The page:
Here is where “I'm late, I'm late for a very important date” comes to play.
All of the other threads on the system are not necessarily sitting in an idle state when your program reaches the “#pragma omp parallel for”. Even on a dedicated system, some of the threads may be busy running background programs or services (system update), or running other applications you launched (email, browser, playing music, internet radio, Task Manager, etc…).
The effect of other threads not being immediately available results in: not all of the threads scheduled to run the parallel for loop begin at the same time (or nearly the same time). Some threads will be late in starting their section of the loop.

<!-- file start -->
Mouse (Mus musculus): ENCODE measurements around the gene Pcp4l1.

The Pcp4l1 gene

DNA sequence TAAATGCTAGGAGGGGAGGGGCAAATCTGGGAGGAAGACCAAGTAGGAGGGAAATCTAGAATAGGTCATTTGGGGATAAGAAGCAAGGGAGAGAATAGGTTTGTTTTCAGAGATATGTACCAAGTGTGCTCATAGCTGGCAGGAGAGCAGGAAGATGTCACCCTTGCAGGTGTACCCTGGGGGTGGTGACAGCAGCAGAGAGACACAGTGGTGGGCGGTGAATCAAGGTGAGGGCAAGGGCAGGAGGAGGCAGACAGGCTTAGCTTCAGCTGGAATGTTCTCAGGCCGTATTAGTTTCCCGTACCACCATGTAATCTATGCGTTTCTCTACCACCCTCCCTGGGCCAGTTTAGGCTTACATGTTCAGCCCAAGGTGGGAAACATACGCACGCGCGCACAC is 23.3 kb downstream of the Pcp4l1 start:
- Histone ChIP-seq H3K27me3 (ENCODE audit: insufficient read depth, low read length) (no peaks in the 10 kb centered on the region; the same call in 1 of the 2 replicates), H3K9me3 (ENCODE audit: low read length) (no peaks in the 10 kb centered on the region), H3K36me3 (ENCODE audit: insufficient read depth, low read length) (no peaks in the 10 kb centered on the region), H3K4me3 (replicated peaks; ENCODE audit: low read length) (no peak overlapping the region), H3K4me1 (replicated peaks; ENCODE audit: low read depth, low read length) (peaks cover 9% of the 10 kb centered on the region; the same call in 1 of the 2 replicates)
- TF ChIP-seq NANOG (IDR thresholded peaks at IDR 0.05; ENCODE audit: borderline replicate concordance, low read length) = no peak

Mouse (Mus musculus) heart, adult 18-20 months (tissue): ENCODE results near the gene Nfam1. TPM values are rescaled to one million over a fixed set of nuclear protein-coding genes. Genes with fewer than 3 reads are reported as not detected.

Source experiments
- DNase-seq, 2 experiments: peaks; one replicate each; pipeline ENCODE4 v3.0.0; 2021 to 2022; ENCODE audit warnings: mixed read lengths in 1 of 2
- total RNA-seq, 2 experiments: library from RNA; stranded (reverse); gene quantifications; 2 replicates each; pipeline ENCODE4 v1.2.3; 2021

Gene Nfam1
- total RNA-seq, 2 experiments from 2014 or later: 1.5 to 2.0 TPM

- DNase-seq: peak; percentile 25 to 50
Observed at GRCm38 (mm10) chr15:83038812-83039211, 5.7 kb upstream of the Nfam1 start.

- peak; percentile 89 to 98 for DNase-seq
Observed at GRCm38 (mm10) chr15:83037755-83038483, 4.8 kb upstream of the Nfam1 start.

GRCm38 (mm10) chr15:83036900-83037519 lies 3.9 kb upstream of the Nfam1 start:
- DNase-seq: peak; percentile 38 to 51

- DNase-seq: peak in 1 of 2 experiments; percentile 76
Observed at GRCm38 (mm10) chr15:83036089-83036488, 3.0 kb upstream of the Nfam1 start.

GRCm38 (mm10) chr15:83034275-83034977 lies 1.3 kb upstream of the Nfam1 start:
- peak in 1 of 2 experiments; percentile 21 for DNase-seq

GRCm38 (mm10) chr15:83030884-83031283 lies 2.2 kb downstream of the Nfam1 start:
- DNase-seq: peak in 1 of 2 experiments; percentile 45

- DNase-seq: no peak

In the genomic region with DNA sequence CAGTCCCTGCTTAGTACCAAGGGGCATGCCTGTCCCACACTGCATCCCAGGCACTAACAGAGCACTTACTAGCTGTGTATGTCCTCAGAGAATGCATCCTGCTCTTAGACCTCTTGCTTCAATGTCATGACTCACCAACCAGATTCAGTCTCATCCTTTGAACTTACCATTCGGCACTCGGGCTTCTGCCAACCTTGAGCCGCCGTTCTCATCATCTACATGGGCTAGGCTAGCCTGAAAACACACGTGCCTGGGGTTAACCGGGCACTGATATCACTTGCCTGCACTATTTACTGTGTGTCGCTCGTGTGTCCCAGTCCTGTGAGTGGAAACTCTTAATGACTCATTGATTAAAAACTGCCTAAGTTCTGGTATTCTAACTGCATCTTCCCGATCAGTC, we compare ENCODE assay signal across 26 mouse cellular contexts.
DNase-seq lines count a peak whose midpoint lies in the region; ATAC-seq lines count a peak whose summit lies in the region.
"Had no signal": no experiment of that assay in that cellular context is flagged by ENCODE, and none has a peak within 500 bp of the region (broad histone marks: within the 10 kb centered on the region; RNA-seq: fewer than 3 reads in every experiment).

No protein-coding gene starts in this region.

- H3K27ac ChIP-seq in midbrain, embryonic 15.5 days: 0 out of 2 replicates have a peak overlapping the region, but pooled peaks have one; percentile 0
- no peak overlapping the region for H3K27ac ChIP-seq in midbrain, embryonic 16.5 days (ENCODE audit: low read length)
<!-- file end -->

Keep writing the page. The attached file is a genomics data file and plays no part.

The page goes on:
In a similar manner that other applications and services running on the system can delay a thread or threads from starting their section of the loop, other threads within your application may also introduce delays. These other threads could be thread(s) driving your display and input device. Even in simple console applications, some of the runtime systems use background threads to write data to the console window.
The parallel programmer should learn and accept the fact that all threads will not be in complete control by the application. The programmer has a significant influence on the activities of the threads, but not absolute control over the activities of threads.
Now we examine the next line in the saying “And when I wave, I lose the time I save”